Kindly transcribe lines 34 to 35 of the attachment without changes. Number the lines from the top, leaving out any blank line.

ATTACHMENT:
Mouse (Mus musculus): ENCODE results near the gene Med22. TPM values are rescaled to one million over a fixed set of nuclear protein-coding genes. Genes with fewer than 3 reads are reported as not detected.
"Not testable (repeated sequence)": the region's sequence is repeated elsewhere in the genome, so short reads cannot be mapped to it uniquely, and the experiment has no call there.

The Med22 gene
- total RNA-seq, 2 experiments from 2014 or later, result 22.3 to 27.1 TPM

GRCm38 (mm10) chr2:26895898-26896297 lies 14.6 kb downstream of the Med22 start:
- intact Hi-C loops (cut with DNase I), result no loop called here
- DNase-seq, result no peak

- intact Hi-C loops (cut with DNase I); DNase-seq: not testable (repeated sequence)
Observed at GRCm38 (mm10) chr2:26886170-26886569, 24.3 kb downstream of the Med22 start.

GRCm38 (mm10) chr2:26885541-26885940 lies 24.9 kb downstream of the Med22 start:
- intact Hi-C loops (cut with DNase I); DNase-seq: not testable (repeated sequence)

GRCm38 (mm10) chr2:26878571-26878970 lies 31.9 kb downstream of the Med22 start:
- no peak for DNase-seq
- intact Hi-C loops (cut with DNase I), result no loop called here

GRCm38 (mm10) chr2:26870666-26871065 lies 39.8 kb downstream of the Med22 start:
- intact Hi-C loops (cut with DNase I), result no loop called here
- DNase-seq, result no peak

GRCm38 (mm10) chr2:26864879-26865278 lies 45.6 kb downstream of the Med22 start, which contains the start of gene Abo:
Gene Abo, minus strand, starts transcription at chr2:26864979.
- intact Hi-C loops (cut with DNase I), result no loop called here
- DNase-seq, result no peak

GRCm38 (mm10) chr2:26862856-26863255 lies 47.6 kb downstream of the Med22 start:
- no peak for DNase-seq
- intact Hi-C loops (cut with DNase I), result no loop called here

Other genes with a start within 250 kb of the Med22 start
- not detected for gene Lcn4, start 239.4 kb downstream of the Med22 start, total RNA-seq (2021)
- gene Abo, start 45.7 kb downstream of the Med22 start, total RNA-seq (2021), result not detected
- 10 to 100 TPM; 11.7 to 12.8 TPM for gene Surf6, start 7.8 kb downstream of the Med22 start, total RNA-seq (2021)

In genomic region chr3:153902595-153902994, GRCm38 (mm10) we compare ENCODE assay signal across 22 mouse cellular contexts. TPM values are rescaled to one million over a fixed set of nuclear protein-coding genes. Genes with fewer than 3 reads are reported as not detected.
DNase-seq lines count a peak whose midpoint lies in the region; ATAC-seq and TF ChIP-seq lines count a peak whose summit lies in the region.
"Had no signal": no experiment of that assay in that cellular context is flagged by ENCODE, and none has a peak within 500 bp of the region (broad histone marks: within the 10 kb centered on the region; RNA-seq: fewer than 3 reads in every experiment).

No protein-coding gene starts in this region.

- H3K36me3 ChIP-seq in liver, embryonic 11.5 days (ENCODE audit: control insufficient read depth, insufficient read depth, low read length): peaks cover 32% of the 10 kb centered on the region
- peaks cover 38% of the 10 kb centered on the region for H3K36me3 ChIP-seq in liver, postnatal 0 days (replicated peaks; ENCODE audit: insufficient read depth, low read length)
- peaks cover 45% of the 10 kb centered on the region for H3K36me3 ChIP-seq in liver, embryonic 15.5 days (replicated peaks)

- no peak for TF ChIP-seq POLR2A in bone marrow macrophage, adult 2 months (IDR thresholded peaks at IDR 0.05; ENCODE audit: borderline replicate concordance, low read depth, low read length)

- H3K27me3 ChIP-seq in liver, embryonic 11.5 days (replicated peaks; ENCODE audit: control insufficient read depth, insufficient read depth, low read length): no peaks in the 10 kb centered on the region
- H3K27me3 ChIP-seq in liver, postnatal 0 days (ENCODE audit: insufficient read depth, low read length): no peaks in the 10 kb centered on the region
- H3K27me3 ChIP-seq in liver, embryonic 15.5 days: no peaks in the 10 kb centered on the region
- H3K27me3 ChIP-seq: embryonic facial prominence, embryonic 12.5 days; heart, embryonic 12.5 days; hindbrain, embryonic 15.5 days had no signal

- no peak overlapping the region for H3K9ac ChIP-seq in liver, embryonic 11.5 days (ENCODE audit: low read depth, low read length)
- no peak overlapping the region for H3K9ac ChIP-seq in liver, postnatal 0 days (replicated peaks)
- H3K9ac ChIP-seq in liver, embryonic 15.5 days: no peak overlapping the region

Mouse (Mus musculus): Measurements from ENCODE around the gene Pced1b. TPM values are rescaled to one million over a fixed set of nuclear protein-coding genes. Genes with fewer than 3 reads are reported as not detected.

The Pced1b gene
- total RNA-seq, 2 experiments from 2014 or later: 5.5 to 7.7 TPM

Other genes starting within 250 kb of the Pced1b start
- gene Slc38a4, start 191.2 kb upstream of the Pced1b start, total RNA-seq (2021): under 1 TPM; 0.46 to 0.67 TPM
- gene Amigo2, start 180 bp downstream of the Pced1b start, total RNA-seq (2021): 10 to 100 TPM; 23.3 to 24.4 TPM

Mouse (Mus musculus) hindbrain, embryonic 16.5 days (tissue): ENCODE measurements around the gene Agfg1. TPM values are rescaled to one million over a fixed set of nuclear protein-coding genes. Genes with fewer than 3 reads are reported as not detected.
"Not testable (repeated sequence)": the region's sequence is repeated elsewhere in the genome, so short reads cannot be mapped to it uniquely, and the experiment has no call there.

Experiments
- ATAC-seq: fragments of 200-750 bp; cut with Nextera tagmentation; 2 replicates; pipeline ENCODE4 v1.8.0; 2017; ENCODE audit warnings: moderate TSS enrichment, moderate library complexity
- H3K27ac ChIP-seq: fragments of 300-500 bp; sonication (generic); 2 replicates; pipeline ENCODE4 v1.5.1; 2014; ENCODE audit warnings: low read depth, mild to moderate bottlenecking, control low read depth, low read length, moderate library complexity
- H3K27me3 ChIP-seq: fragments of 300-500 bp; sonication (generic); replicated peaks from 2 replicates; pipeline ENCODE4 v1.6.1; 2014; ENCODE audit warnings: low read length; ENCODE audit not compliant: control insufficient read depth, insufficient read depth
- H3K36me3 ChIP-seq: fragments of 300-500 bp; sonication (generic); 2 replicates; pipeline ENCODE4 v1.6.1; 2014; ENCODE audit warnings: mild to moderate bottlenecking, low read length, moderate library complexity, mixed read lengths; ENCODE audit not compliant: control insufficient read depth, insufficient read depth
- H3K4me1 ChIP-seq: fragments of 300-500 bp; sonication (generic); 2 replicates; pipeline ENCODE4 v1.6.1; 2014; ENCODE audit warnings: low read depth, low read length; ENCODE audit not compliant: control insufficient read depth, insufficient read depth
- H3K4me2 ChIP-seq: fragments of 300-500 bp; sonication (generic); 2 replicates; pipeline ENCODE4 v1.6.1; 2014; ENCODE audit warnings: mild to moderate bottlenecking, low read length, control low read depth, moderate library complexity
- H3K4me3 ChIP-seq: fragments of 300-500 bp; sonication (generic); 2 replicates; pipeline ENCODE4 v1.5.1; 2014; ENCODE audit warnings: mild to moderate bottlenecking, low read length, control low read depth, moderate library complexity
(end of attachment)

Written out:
- peaks cover 38% of the 10 kb centered on the region for H3K36me3 ChIP-seq in liver, postnatal 0 days (replicated peaks; ENCODE audit: insufficient read depth, low read length)
- peaks cover 45% of the 10 kb centered on the region for H3K36me3 ChIP-seq in liver, embryonic 15.5 days (replicated peaks)